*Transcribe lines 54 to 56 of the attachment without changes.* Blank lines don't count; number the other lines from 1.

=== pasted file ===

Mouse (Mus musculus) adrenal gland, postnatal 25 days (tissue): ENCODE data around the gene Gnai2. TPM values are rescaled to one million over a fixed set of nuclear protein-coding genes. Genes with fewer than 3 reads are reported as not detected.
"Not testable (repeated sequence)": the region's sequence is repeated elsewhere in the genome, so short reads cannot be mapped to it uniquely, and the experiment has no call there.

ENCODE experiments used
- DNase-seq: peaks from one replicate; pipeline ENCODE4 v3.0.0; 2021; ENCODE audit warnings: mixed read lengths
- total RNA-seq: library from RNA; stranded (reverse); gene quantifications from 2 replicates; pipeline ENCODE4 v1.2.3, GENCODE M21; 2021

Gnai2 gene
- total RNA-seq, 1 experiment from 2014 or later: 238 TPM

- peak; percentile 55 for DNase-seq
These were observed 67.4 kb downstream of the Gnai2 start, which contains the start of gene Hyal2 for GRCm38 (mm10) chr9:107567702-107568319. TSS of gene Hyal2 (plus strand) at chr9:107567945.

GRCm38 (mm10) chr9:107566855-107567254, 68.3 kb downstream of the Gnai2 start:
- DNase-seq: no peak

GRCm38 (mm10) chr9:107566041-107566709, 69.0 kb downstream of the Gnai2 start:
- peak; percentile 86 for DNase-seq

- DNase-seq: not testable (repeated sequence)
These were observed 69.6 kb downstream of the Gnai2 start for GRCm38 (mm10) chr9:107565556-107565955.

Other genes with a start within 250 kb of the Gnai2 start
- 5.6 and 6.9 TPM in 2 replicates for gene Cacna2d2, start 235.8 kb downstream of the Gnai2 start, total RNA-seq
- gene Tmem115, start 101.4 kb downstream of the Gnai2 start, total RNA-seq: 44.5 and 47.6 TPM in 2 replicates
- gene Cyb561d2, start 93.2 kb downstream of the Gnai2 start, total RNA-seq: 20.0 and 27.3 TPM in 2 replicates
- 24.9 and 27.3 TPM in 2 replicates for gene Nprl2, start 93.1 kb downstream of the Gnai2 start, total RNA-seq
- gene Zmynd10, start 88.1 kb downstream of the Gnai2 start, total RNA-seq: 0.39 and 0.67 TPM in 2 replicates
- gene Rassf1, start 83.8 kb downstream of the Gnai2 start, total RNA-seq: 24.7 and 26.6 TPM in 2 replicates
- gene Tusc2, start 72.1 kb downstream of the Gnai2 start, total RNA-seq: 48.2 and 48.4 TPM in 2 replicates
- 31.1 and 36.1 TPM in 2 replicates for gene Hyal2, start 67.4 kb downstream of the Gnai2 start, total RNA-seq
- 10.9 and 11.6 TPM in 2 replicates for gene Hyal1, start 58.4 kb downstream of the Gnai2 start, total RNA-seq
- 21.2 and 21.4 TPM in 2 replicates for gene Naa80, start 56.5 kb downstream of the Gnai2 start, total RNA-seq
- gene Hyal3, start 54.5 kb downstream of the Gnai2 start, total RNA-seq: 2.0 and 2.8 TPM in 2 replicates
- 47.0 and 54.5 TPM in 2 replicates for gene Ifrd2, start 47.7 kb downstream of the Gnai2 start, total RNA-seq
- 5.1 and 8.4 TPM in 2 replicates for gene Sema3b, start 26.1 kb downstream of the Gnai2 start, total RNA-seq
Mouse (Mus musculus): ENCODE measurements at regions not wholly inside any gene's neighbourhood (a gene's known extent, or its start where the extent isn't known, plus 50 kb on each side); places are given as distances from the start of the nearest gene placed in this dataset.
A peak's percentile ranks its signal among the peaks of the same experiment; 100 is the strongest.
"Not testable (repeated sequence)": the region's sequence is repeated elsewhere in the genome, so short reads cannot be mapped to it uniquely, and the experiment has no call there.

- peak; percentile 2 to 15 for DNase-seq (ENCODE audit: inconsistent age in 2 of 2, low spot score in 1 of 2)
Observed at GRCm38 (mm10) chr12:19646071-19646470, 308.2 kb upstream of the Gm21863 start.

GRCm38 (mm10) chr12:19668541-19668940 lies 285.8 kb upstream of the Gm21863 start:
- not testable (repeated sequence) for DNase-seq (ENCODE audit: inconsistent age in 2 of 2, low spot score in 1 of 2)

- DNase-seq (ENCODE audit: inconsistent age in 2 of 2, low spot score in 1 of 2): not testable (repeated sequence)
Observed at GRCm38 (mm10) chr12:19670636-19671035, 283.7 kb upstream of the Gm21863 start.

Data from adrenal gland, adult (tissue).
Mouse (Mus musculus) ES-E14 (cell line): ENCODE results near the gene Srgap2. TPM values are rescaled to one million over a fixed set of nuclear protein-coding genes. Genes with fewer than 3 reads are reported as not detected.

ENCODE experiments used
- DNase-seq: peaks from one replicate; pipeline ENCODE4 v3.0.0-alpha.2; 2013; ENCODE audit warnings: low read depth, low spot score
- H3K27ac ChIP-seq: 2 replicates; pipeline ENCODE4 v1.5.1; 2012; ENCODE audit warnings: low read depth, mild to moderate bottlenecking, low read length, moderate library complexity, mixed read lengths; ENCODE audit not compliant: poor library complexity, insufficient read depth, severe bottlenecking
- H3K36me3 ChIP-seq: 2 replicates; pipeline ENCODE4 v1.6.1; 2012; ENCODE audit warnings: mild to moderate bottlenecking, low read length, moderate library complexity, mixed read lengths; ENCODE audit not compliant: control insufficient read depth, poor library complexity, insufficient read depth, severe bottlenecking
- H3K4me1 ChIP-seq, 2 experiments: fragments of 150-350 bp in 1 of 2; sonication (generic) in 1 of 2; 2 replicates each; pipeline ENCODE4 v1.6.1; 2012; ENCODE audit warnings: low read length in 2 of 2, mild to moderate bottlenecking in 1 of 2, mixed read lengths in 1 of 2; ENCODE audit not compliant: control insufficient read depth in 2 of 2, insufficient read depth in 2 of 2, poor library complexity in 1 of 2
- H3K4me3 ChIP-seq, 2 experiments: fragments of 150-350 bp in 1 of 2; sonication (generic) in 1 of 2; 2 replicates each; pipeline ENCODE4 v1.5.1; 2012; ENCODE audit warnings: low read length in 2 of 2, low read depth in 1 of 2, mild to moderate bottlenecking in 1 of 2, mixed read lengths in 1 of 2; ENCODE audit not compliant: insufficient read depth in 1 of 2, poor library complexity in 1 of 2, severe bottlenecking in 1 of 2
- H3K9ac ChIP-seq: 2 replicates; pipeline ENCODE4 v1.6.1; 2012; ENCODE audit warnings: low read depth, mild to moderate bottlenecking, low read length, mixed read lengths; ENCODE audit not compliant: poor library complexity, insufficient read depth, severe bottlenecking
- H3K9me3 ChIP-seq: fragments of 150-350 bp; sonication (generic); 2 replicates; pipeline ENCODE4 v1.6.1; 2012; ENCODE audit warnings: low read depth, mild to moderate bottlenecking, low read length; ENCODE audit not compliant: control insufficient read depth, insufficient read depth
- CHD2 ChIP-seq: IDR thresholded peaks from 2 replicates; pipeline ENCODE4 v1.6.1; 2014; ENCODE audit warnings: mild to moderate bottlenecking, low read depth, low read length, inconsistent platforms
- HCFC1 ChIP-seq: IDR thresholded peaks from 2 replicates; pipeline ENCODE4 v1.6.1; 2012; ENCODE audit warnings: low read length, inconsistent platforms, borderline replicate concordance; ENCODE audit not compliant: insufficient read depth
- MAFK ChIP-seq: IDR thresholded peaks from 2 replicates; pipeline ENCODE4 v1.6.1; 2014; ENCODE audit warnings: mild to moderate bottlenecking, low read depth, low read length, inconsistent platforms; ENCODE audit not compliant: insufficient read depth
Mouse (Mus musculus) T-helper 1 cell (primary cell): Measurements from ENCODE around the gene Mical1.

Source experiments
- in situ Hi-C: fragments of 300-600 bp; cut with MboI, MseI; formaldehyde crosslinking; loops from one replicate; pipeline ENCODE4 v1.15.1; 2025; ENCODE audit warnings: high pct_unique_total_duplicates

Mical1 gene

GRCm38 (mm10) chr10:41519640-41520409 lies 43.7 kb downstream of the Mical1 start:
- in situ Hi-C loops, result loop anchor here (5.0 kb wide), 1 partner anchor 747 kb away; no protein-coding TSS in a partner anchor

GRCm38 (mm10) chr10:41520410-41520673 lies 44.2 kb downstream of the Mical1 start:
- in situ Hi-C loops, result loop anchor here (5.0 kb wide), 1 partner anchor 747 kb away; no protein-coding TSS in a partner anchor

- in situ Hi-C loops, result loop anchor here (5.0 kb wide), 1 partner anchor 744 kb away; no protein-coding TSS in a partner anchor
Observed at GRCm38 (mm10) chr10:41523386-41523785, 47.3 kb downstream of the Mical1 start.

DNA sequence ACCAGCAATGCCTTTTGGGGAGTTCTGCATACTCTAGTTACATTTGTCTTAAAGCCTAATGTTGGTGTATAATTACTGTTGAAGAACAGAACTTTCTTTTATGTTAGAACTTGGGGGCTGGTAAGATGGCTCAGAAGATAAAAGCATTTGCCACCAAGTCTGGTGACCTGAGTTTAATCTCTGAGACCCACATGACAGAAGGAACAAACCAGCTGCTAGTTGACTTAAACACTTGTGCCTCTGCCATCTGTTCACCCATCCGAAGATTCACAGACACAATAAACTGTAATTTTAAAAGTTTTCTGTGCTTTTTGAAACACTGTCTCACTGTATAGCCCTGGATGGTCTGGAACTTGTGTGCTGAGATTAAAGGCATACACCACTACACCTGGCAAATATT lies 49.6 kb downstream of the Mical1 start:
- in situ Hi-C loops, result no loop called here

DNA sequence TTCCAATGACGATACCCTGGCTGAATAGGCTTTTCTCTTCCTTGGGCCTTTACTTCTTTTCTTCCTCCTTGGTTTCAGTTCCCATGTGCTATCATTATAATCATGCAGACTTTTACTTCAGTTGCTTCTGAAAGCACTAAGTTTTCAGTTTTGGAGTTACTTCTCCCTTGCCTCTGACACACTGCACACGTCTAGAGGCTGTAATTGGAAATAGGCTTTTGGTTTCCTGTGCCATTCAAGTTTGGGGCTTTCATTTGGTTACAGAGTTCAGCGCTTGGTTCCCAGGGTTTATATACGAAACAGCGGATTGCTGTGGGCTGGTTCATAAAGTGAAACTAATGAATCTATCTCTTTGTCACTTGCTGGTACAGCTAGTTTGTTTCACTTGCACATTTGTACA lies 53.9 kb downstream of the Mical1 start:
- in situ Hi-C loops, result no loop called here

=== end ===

- in situ Hi-C: fragments of 300-600 bp; cut with MboI, MseI; formaldehyde crosslinking; loops from one replicate; pipeline ENCODE4 v1.15.1; 2025; ENCODE audit warnings: high pct_unique_total_duplicates

Mical1 gene

GRCm38 (mm10) chr10:41519640-41520409 lies 43.7 kb downstream of the Mical1 start: